Zero-offset migration

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HYPERBOLA PROGRAMMING

Consider an exploding reflector at the point . The location of a circular wave front at time is . At the surface, , we have the equation of the hyperbola where and when the impulse arrives on the surface data plane . We can make a ``synthetic data plane'' by copying the explosive source amplitude to the hyperbolic locations in the data plane. (We postpone including the amplitude reduction caused by the spherical expansion of the wavefront.) Forward modeling amounts to taking every point from the -plane and adding it into the appropriate hyperbolic locations in the data plane. Hyperbolas get added on top of hyperbolas.

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Figure 5.
Point response model to data and converse.

Now let us think backwards. Suppose we survey all day long and record no echos except for one echo at time that we can record only at location . Our data plane is thus filled with zero values except the one nonzero value at . What earth model could possibly produce such data?

An earth model that is a spherical mirror with bottom at will produce a reflection at only one point in data space. Only when the source is at the center of the circle will all the reflected waves return to the source. For any other source location, the reflected waves will not return to the source. The situation is summarized in Figure 5.5.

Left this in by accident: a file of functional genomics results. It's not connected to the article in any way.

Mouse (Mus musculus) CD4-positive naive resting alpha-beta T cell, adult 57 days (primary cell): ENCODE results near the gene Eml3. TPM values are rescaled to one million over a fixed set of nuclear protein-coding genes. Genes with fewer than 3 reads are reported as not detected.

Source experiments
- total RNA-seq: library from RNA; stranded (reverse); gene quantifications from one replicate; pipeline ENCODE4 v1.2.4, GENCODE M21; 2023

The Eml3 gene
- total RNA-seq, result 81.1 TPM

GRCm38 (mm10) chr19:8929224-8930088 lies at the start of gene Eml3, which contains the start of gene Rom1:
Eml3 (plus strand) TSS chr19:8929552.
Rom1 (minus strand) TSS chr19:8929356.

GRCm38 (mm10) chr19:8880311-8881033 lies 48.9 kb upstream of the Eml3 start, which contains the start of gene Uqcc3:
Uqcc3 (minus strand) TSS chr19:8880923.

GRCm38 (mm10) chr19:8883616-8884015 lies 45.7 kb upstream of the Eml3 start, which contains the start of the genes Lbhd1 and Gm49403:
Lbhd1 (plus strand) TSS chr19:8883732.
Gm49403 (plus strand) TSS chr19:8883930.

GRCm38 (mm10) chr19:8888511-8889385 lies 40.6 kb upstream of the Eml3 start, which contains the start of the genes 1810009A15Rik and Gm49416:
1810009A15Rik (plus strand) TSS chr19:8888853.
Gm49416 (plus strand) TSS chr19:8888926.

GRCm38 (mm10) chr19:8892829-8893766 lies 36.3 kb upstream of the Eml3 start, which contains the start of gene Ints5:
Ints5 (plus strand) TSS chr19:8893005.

Above explains how an impulse at a point in image space can transform to a hyperbola in data space, likewise, on return, an impulse in data space can transform to a semicircle in image space. We can simulate a straight line in either space by superposing points along a line. Figure 5.6 shows how points making up a line reflector diffract to a line reflection, and how points making up a line reflection migrate to a line reflector.

dip
Figure 6.
Left is a superposition of many hyperbolas. The top of each hyperbola lies along a straight line. That line is like a reflector, but instead of using a continuous line, it is a sequence of points. Constructive interference gives an apparent reflection off to the side. Right shows a superposition of semicircles. The bottom of each semicircle lies along a line that could be the line of an observed plane wave. Instead the plane wave is broken into point arrivals, each being interpreted as coming from a semicircular mirror. Adding the mirrors yields a more steeply dipping reflector.

First we will look at the simplest, most tutorial migration subroutine I could devise. Then we will write an improved version and look at some results.

Subsections
 Zero-offset migration

Next: Tutorial Kirchhoff code Up: Zero-offset migration Previous: Limitations of the exploding-reflector

2009-03-16